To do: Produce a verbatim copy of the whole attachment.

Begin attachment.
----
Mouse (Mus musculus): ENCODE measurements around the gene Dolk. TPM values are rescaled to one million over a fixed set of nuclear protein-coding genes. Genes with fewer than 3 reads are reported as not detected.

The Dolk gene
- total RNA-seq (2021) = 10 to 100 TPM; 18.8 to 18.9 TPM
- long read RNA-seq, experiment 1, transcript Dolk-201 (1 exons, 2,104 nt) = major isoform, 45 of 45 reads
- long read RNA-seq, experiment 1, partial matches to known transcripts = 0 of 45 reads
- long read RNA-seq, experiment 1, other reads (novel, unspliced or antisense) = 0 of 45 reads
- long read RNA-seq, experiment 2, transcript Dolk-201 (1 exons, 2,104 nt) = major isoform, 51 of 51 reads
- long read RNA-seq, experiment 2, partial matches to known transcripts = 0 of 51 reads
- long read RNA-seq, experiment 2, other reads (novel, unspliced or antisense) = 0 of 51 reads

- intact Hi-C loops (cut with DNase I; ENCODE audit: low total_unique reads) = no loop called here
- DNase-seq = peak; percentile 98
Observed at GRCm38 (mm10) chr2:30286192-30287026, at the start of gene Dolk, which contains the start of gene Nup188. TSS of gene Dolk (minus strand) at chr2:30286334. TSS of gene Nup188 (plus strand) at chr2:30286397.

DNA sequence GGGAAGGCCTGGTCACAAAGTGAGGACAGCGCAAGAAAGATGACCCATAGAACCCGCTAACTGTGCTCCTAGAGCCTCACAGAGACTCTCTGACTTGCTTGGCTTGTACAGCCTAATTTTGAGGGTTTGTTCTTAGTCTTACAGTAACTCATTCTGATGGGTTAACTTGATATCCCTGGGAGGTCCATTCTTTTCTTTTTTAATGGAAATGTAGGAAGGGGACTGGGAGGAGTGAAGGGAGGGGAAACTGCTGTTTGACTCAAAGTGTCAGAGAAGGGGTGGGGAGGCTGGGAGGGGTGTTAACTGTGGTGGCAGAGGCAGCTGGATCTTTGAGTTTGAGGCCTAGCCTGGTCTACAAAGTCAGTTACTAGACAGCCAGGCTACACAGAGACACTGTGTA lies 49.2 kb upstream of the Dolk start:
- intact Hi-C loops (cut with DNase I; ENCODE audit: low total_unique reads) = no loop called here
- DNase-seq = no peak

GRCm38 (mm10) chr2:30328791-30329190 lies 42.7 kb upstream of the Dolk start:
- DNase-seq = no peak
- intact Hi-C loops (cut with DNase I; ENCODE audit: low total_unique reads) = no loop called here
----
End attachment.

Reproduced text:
Mouse (Mus musculus): ENCODE measurements around the gene Dolk. TPM values are rescaled to one million over a fixed set of nuclear protein-coding genes. Genes with fewer than 3 reads are reported as not detected.

The Dolk gene
- total RNA-seq (2021) = 10 to 100 TPM; 18.8 to 18.9 TPM
- long read RNA-seq, experiment 1, transcript Dolk-201 (1 exons, 2,104 nt) = major isoform, 45 of 45 reads
- long read RNA-seq, experiment 1, partial matches to known transcripts = 0 of 45 reads
- long read RNA-seq, experiment 1, other reads (novel, unspliced or antisense) = 0 of 45 reads
- long read RNA-seq, experiment 2, transcript Dolk-201 (1 exons, 2,104 nt) = major isoform, 51 of 51 reads
- long read RNA-seq, experiment 2, partial matches to known transcripts = 0 of 51 reads
- long read RNA-seq, experiment 2, other reads (novel, unspliced or antisense) = 0 of 51 reads

- intact Hi-C loops (cut with DNase I; ENCODE audit: low total_unique reads) = no loop called here
- DNase-seq = peak; percentile 98
Observed at GRCm38 (mm10) chr2:30286192-30287026, at the start of gene Dolk, which contains the start of gene Nup188. TSS of gene Dolk (minus strand) at chr2:30286334. TSS of gene Nup188 (plus strand) at chr2:30286397.

DNA sequence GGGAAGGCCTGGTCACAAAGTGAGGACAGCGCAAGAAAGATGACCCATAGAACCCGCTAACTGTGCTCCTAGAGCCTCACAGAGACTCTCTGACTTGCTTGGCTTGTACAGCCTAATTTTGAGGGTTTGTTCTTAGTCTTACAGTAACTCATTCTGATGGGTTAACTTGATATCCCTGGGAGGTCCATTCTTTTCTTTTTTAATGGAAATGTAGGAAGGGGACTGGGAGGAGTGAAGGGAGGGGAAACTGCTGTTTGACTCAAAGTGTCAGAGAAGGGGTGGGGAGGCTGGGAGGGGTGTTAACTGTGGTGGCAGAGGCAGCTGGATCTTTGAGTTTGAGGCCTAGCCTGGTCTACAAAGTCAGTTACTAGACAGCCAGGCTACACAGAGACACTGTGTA lies 49.2 kb upstream of the Dolk start:
- intact Hi-C loops (cut with DNase I; ENCODE audit: low total_unique reads) = no loop called here
- DNase-seq = no peak

GRCm38 (mm10) chr2:30328791-30329190 lies 42.7 kb upstream of the Dolk start:
- DNase-seq = no peak
- intact Hi-C loops (cut with DNase I; ENCODE audit: low total_unique reads) = no loop called here